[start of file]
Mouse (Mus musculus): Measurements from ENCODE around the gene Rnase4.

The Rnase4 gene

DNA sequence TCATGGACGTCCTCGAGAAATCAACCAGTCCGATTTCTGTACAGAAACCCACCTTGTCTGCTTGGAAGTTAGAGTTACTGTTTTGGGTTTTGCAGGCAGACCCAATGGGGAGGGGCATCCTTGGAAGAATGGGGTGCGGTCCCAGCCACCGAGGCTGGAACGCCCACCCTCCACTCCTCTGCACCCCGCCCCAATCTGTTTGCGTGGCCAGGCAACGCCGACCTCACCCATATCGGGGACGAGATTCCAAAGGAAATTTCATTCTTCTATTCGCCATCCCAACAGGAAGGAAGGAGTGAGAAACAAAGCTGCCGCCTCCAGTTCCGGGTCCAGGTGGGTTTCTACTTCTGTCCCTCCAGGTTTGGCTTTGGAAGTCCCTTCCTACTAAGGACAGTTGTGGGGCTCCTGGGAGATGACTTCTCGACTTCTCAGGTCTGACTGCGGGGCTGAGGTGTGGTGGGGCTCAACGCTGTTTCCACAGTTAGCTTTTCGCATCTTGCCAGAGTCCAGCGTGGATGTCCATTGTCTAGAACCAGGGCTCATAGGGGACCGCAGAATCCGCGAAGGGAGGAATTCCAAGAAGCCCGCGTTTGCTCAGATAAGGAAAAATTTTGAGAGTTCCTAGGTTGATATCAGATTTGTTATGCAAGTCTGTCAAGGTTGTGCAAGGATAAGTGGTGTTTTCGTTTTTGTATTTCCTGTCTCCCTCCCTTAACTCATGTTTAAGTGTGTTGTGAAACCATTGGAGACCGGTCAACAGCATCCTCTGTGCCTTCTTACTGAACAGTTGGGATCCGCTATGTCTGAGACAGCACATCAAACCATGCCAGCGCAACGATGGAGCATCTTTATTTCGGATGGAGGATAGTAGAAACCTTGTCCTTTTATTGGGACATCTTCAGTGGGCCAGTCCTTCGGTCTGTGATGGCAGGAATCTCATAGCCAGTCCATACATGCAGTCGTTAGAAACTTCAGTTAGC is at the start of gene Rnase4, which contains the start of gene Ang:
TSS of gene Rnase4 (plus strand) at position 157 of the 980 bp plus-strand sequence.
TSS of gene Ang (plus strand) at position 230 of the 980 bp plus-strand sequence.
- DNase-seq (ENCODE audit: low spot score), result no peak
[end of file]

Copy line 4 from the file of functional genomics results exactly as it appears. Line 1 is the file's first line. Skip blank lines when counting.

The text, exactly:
TSS of gene Rnase4 (plus strand) at position 157 of the 980 bp plus-strand sequence.